The loss is incalculable. It is travesty, repeating every 60 seconds. It is a mother, a father, a son, a holy spirit, a hope, a life, dying, every damn minute. We are eight months into this pandemic, or, for a much better index—280,000 humans into this pandemic. That February festered cut we’ve forgotten, she is back. Shredding not through New Rochelle, but the entirety of the new world.
The economic and social barrage this 70-nanometer killer has inflicted is horrendous. But frankly, none of that matters. To even equate economic and social strife with livelihood highlights a moral abdication which began before Wuhan. Can you not see that livelihood is a prerequisite?
I love the expression “preaching to the choir,” to lecture those that already agree. It is, for me, the single most encapsulating idiom of this year. It is perhaps what I am doing right now. In performative activism which fails to reverberate beyond the walls of virtual societies, and certainly in our attempts to beckon substantive public health measures, our voices are shriveling up shortly after we sing. Those that should be listening are not. And unfortunately, enrollment in the choir has reached an all-time low, in this country, in this year. But I think I’ve come to understand.
It isn’t as though the preacher isn’t crying for action—he is. And the choir is crying back. And even more remarkably, those that need to be listening, can hear the crying too. From beyond the confines, they know what ought to be done. They hear it in a plea, drenched with the pain of 280,000 screams. Suffocating.
And yet, they fail to join in song. They just don't want to.
In this country, for the better half of this year, the noise of COVID-19 has been irrefutable. I am utterly convinced that not one individual has escaped the messaging of public health campaigns.
And if this assumption holds true, the question shifts from “why don’t people understand” to “why don’t people care.”
I have heard officials and academics call those that do not adhere to health guidelines stupid. But I disagree, for two reasons. The first: stupidity is a state, morality is a decision. Calling them stupid lets them off the hook. They are making a deliberate decision. A decision to not care.
A decision to wager the most daunting of hands. At the end of this pandemic, those beyond the choir will have no way of knowing whether they directly or indirectly killed someone. That isn’t a fatalist warning. It is the reality of sporadic testing and asymptomatic spread.
There is something else that I failed to mention. There are those who believe they are in the choir. Do not be fooled, they are not. They transiently sing along and, when they tire from the choir, exit the back door just to get a drink with a few non-choir friends. Their gambling chips tussle in their robes. I hope your martini was delicious.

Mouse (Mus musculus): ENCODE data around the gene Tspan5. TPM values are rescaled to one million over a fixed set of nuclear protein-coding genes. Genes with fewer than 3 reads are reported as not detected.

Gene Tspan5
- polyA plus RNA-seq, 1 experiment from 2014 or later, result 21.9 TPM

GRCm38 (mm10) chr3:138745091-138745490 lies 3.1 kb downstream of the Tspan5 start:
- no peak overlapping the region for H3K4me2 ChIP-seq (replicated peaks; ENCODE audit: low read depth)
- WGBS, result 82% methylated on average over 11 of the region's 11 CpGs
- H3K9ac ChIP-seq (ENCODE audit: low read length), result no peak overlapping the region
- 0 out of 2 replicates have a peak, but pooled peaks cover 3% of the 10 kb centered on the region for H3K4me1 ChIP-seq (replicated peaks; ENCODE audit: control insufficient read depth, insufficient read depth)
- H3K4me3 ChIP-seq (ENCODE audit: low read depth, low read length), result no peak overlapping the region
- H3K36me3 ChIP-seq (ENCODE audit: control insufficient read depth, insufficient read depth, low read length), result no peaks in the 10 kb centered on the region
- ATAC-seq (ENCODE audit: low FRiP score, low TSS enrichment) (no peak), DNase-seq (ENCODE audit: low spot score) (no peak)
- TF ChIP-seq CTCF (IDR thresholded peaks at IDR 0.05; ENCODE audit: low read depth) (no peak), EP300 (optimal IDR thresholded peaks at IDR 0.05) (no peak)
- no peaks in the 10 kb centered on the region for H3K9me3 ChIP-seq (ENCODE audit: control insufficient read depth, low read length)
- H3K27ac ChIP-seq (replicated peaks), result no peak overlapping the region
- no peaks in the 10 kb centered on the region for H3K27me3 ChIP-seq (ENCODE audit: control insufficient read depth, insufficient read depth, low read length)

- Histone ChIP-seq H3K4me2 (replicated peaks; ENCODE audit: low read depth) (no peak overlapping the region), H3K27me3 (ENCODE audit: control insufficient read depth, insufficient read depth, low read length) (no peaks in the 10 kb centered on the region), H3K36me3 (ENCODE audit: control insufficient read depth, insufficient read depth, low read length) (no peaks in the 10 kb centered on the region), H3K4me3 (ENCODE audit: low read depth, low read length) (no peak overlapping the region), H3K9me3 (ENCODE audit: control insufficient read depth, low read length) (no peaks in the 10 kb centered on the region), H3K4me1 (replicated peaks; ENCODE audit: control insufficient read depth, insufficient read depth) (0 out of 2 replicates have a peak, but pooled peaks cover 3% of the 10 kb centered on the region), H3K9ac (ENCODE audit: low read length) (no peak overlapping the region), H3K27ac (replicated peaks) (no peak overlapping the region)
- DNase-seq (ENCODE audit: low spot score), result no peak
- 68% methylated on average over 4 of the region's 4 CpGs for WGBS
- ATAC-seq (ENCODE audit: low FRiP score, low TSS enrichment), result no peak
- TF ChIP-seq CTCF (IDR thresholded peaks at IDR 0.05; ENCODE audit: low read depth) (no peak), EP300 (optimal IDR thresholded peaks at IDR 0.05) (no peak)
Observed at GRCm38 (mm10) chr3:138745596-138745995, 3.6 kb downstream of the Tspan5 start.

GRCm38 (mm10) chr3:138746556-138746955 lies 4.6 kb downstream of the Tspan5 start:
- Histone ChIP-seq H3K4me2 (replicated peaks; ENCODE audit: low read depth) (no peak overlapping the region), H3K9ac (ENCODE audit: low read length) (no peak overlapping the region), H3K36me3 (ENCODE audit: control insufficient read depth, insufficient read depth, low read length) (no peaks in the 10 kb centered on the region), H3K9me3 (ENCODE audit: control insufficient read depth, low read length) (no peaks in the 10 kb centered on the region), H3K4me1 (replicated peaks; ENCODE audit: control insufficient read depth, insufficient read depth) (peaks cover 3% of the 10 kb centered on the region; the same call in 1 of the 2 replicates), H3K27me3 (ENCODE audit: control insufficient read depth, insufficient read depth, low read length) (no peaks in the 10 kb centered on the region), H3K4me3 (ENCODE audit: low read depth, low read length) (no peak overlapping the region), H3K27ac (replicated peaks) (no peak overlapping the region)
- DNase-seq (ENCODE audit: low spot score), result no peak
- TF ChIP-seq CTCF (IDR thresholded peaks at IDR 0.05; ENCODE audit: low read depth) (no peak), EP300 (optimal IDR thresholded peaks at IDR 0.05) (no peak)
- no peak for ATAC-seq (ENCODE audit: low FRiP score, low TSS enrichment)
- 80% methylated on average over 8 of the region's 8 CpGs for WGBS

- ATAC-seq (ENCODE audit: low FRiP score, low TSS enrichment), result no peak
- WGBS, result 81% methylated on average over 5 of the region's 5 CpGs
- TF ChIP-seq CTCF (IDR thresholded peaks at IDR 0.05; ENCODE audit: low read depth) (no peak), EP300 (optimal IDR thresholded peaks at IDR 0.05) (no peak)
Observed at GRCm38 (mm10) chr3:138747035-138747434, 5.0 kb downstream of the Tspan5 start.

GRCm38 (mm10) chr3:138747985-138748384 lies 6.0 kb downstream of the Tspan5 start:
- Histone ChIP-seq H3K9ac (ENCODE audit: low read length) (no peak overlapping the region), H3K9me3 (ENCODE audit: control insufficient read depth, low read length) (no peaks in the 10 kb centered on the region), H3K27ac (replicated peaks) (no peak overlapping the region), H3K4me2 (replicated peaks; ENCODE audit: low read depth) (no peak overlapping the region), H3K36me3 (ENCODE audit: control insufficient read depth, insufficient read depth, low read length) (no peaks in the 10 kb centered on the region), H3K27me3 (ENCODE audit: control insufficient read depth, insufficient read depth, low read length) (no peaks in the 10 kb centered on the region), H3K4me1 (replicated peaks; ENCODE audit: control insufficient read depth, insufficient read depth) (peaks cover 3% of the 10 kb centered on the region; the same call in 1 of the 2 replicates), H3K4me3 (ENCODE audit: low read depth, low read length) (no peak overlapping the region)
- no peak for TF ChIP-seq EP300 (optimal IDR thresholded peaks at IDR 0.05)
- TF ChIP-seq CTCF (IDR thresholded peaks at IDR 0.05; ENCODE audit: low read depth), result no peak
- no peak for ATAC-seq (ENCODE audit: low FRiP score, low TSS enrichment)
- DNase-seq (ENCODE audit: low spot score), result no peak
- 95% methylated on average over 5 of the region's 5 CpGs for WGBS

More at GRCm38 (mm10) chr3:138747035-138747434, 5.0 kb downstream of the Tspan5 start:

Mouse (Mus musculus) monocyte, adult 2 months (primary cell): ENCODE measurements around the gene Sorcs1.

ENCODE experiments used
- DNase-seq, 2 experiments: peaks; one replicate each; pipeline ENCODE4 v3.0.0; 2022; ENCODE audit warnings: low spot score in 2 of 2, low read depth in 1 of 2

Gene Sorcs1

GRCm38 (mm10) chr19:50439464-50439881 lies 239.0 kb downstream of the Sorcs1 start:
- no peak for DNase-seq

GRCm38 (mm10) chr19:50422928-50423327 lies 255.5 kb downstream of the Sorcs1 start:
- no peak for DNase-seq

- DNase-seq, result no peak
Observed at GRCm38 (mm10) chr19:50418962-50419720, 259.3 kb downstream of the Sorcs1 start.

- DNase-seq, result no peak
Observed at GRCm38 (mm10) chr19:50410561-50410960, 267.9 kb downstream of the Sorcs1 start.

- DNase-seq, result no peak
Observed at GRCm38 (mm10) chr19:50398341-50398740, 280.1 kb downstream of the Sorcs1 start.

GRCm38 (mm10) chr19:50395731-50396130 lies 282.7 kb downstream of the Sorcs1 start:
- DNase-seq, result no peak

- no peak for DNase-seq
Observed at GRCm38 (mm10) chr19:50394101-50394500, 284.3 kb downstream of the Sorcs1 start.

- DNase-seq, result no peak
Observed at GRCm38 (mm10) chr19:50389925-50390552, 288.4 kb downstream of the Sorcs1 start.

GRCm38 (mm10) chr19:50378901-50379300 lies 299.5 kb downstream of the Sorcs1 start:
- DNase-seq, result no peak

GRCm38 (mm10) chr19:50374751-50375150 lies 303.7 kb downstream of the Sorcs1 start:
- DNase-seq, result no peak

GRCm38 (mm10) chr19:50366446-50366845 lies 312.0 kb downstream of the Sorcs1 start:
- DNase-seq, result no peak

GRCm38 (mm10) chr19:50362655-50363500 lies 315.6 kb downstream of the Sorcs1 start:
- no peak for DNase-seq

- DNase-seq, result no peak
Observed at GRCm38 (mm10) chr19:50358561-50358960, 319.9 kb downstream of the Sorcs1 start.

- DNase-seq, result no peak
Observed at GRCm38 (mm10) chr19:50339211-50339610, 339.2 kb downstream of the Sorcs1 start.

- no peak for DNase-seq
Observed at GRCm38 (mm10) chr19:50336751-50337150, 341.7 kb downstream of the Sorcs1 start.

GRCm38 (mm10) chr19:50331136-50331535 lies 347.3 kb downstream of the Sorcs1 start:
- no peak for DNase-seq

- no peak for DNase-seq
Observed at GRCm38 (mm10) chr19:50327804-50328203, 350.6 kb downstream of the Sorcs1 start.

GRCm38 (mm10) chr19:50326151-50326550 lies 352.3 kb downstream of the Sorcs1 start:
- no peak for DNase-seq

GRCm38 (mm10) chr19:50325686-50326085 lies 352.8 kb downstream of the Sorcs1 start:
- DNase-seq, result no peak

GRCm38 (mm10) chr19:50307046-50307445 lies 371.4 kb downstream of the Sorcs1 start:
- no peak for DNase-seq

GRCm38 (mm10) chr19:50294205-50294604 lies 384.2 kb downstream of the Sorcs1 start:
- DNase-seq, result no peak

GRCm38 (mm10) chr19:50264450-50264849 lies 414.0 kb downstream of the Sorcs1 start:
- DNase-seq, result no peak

Secondly, and more remarkably, they are not all “stupid.” I suppose amusement tastes the same to an Ivy League student and a high school dropout. For both, I can list ample examples of methodical negligence. So perhaps this pandemic is a great unifier after all (except for the negligible 280,000 dead). The ignorant and the intelligent are dining together, the bright hum of “Everything Now” by Arcade Fire serenading their delusional evening.
What is this decision I call morality? Since Billy Graham, morality has meant faith. But before Billy there was Babylon, and thousands of years of moral definitions. They can get quite elaborate, but the following, from the 323rd line of the Kural, a 300 BCE Tamil poetry book, I find the most elegant:
“The greatest virtue of all is non-killing; truthfulness cometh only next.”
Shit, did anyone care to ask Valluvar what comes third? We are certainly long past the first two. Those are literally the two things we have not done as a country this year. With such simple guidelines, you’d think morality could be sold on the market. But it seems as though morality was lost in translation, and when she docked at Plymouth Sound, her whole meaning was mangled. Etched into the rock, America’s Kural:
“The greatest virtue of all is self; yep, that’s about it.”
It wasn’t long before America’s moral liqueur was found. We did not stash it far. It was the Frenchman Tocqueville who slapped the warning label on our poison: “Individualism, at first, only saps the virtues of public life; but in the long run it attacks and destroys all others and is at length absorbed in downright selfishness.” We nodded, drank, peeled off the label, drank, and became downright selfish. American individualism was birthed from Protestant work ethic, fed from the breast of capitalism, and reared in the gold-dripped castle of America First. We are exceptional we swear, tell us, chant it, remind us, please, we’re one of a kind, honestly. Honestly. I am certain that in the virus chatrooms—no not Parler—COVID-19 is at once jealous and thankful. The delightful virus of American selfishness is much more widespread, as of now. COVID-19 ought to be taking notes.
But on the other hand, the rind of American selfishness is exactly what COVID-19 is feeding on.
Thank you, COVD-19 texts, before posting a black square.
The selfish gamblers are their own preacher and choir. The more they do, the less they worry. The less they worry, the more they do. And the music is so tempting. It calls for dance, it calls for ceremony—not funerals, but jubilation. Funerals will come later. The choir will sing then. Close your eyes, and you see nothing. It’s just you.
You and your moral abdication.